Title: im Gedenken (Translation from Japanese: To Commemorate Something)
Artist: Rotten Lily
Release Date: 2014 Jan 20
License: CC BY-NC-ND
Pricing: Free / Stream Only
I think I’ve fallen into a pattern of picking pranksters this week. Well, at least this release and the previous release from The Fucked Up Beat have a bit of a prankster-ism to them. See, the title for this release, and all the tracks on it are in Japanese, So, the best I can guess about this release based on Google translation is that Rotten Lily commemorates something, but no clue what is being commemorated.
Rotten Lily Commemorates Something
But, I have to say I am happy to have this release. When I reviewed Blame! by Rotten Lily, I teamed it with their single Servo. Shortly after posting the review, the Servo single disappeared, which was really annoying because I loved all three tracks on the single. Fortunately, all of those tracks are on this release — albeit with Japanese translated titles.
For giggles, I’m running the Japanese titles through Google Translate, and come up with:
I. In Commemoration of Something
II. Feces coming from the fan (Originally ‘Incoming Shit Thru Fans’ on Servo single)
III. Fuck this noise
IV. Lullaby for shallot
V. Dream crush butterfly
VI. Ten come detection grid (Originally ‘Servo Grid Radar’ on Servo single.)
VII. The second opinion of scale increased
VIII. Mother (Originally ‘Mother’ on Servo single.)
IX. And destruction
X. Bells and mandolin
While I bet the band would probably be horrified of me doing these translations, at least it gives me a way to talk about the tracks without trying to insert Japanese into the body of this review, which will not display properly.
Since I’ve talked about the tracks on the Servo single before, I will focus on the remaining tracks for this review.
The opening ‘In Commemoration of Something’ is a bit of a surprise. First it takes a bit to build into a piece. But, when the guitars and drums come in it feels like we’re on a bit of a subdued version of Rotten Lily’s earlier works…but not for long. A quick break, and we’re on a more familiar angular style arrangement that I’ve been in love with since I first heard Rotten Lily. But – there are a few more surprises: the addition of 8-bit sounding (or at least a cheap Casio type) keyboard, a flute in the bridge of the track, and a guitar sound that is straight out of the 1970’s.
The 1970’s styles keyboards are used throughout this recording as they are a motif. ‘Fuck this noise’ opens with these keyboards in the middle of crunchy guitar riffs, before the song turns into something that sounds like it came from a Broadway show, before another riff is introduced with the spoken / yelled title “fuck this noise”. The virtuosity is just dripping from this track.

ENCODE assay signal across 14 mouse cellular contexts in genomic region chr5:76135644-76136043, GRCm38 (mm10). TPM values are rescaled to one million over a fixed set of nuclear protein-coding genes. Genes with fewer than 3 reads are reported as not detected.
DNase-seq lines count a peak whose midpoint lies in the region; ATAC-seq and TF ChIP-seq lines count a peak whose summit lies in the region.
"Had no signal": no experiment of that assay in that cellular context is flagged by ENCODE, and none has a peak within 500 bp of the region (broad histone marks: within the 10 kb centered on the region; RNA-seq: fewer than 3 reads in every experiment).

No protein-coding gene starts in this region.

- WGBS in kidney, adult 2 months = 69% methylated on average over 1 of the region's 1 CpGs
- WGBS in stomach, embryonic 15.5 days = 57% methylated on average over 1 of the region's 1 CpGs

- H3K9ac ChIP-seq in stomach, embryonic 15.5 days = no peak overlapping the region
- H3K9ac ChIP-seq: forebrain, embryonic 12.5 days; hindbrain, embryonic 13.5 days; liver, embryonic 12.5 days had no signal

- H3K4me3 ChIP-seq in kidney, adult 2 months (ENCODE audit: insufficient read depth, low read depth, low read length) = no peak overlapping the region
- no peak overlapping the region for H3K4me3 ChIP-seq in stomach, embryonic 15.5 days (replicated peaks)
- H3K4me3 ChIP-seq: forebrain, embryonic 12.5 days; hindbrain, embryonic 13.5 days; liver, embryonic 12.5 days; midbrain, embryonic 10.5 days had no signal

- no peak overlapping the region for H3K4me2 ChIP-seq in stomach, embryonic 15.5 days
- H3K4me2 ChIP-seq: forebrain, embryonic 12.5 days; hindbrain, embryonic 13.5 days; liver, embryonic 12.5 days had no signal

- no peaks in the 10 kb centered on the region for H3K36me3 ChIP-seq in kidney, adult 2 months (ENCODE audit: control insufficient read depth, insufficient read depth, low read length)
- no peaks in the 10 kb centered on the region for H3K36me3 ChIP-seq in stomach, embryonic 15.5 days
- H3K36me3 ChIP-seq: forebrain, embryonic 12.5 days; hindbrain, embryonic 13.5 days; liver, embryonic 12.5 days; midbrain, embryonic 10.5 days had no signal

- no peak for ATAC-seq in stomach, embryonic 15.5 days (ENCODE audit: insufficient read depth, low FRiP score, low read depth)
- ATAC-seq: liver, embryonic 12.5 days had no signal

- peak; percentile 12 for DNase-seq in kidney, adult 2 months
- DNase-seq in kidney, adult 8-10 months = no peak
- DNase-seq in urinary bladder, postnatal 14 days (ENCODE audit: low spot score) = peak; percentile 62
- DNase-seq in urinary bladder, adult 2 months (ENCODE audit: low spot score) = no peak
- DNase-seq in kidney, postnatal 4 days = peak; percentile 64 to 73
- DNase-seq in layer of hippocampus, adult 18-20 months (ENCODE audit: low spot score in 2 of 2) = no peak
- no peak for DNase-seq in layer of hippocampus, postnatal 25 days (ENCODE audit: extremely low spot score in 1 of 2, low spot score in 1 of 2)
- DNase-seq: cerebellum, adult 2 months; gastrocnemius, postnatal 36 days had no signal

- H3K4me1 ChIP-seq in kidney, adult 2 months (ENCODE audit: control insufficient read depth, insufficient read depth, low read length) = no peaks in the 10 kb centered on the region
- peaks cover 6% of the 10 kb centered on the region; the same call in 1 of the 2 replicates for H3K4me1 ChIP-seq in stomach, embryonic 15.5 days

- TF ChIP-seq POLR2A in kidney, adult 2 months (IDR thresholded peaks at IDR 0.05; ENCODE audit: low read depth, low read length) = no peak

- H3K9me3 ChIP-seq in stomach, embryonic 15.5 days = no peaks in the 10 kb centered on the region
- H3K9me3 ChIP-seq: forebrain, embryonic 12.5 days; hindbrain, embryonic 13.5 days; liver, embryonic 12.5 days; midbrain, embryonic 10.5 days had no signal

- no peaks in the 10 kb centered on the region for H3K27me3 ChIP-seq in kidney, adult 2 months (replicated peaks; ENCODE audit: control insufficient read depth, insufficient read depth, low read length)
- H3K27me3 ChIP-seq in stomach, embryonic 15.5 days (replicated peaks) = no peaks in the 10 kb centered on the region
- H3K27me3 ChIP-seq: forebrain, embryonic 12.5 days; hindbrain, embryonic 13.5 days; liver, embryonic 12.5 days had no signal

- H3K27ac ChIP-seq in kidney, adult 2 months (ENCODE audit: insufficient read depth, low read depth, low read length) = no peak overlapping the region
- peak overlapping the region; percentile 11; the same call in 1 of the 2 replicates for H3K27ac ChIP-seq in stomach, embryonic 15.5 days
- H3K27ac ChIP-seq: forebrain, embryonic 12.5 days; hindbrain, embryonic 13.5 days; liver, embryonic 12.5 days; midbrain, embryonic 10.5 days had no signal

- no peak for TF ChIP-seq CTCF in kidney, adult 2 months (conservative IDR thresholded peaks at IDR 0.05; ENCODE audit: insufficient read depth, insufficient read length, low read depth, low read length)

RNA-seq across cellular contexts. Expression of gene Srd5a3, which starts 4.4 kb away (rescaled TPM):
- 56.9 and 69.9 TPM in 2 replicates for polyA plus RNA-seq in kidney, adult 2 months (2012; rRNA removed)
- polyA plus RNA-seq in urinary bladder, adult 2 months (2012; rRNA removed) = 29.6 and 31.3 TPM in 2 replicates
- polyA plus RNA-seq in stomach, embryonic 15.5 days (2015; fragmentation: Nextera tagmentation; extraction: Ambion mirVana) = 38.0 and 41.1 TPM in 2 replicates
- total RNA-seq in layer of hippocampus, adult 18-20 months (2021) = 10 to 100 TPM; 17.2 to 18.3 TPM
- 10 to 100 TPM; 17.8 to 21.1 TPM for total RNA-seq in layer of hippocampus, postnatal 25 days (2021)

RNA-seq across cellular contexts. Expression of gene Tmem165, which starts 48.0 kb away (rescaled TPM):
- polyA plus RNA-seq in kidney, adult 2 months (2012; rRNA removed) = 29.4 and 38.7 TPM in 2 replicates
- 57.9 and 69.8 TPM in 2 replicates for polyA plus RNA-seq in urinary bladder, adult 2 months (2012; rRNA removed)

But, not all the tracks are crunchy, twisted guitar celebrations. ‘Lullaby for shallot’ is quite literally a lullaby in ever sense of the word. And shows that there is a more gentle side to this group of merry pranksters, even if only for a few minutes.
I could go on talking about each track on this release, but I would just be babbling on enthusiastically about each track. Instead I would recommend listening to this whole release from start to finish. Immerse yourself in it.
This release isn’t flawless, in my opinion. The three tracks from the Servo single feel slightly out-of-place on this release for a couple of reasons. First, they don’t pick up on some of the things that make this release unique, like the use of 70’s / 8-bit style keyboards that show up on many of the other tracks. Second, there seems to be a bit of a difference in the production and levels of these three tracks. I suspect they were originally produced during the same sessions for the Blame! recording, and something changed between the two sessions.
But the thing that does remain consistent between this release and the Blame! release is the concept of the ‘supergroup’ that I brought up in my Blame! review. Each of the musicians in Rotten Lily is exceptionally talented, and each beings a different set of influences into the group. When combined, the results are far greater than the sum of the individuals. If you don’t believe me, just consider ‘Lullaby for shallot’ and ‘Bell and mandolin’ compared to the rest of this release – this is where their individual influences come out in relation to the rest of the release.
But, still, I love the idea of Japanese influenced rock that comes out in this release. It is a bit of a different direction for Rotten Lily, but still it’s worked within the style of their previous works in a way that shows flexibility and an even more expressive range.